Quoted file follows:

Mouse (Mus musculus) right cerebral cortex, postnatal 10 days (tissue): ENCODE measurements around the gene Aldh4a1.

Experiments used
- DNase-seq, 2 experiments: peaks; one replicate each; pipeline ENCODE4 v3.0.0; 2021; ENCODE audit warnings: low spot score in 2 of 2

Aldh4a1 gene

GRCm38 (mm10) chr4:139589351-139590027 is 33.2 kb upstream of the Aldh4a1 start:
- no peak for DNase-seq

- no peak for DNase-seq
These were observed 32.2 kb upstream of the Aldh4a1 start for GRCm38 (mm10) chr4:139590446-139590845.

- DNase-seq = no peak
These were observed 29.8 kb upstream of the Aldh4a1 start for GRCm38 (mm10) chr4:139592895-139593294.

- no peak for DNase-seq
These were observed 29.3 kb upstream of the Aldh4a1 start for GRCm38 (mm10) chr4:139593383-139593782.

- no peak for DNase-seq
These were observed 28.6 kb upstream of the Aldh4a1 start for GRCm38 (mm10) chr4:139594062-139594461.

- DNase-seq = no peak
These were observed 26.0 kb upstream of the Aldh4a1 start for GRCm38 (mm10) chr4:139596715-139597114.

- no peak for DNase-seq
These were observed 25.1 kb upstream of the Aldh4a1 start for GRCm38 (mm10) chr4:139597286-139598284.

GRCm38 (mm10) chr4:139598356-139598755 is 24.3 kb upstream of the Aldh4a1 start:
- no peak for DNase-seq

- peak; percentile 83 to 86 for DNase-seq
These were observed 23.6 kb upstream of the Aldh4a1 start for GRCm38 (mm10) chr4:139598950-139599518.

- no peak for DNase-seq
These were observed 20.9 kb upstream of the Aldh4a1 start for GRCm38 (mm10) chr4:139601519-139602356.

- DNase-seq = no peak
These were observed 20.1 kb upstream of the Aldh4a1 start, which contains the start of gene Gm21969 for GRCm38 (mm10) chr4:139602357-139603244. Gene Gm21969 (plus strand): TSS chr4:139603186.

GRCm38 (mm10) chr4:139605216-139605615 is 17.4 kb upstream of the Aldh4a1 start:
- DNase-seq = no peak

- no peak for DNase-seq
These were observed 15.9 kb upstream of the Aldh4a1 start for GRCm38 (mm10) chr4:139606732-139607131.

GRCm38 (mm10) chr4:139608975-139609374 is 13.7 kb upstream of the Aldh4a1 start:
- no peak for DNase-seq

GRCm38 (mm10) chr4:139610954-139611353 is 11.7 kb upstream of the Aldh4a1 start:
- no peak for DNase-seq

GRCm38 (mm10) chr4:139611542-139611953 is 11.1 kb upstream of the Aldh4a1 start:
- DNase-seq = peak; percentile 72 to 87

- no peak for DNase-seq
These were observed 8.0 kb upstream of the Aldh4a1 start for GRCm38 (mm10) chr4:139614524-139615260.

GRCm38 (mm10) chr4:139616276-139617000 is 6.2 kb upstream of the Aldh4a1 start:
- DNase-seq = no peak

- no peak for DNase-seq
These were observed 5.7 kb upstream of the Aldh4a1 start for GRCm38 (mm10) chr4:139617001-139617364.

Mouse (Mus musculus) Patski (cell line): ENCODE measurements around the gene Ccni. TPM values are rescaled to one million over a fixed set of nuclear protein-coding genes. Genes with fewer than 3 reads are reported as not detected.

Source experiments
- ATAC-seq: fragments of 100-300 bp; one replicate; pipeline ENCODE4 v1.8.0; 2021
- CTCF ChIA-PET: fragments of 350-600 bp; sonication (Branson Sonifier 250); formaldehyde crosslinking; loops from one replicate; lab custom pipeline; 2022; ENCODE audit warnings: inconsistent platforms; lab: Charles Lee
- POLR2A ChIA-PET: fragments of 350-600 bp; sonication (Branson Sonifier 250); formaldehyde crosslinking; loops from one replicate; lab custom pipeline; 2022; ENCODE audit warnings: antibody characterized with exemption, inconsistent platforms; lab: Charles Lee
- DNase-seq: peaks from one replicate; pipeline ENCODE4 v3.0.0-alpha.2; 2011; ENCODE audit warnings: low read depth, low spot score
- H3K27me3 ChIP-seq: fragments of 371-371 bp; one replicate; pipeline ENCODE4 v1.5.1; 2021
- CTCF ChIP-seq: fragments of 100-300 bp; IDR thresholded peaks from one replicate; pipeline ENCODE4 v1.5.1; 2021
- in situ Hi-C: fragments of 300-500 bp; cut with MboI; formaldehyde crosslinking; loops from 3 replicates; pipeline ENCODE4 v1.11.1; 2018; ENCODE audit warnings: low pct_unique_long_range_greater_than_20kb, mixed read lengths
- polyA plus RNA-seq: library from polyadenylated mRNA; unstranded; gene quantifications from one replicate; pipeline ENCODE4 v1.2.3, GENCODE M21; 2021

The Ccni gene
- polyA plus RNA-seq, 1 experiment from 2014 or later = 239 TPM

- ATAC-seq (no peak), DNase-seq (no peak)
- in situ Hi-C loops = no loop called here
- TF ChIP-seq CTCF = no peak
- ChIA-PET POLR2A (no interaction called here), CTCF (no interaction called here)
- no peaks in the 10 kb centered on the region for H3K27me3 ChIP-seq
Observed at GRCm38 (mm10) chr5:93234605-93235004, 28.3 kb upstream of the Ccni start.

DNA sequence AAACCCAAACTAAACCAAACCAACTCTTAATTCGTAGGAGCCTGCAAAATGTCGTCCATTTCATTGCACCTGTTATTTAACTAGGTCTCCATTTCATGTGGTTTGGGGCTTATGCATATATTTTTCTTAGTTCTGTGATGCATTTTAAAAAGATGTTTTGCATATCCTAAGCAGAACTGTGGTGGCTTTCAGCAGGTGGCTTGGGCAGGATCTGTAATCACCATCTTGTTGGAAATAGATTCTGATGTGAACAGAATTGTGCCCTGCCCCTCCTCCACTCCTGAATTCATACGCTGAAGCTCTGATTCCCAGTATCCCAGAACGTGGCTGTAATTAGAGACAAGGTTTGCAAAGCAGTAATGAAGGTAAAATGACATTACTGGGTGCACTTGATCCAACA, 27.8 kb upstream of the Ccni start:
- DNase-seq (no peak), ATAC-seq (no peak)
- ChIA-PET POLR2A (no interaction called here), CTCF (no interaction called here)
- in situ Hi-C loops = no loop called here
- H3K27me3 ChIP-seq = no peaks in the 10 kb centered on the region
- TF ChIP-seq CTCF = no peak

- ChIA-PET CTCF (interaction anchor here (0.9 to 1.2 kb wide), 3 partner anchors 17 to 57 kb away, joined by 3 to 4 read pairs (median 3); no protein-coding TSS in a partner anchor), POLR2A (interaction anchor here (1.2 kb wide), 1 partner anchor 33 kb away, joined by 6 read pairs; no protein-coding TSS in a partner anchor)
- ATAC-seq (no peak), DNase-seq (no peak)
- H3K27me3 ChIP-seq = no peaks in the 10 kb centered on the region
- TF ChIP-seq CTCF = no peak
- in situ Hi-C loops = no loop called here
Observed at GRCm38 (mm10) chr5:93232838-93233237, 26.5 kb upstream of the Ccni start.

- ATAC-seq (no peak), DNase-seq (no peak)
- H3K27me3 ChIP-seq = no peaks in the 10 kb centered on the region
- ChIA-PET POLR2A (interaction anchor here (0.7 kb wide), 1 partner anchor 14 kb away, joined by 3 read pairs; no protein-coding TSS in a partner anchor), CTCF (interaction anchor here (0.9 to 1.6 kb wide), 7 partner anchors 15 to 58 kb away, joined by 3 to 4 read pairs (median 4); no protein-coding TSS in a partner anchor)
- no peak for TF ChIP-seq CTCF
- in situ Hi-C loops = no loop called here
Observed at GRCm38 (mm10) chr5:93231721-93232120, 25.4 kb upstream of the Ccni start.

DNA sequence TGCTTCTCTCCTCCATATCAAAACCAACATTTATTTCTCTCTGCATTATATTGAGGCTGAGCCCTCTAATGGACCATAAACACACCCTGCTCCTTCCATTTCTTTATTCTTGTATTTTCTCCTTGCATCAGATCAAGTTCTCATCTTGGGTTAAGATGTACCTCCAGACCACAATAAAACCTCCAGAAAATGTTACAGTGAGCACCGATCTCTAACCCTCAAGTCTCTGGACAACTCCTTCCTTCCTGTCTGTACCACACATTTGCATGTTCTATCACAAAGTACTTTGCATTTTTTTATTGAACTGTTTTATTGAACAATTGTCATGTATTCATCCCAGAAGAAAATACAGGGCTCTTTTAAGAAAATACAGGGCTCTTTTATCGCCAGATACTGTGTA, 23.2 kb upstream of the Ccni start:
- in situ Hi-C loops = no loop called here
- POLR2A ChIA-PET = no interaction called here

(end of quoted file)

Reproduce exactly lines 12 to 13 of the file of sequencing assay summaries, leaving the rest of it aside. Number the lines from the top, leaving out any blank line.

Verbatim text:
These were observed 29.3 kb upstream of the Aldh4a1 start for GRCm38 (mm10) chr4:139593383-139593782.

- no peak for DNase-seq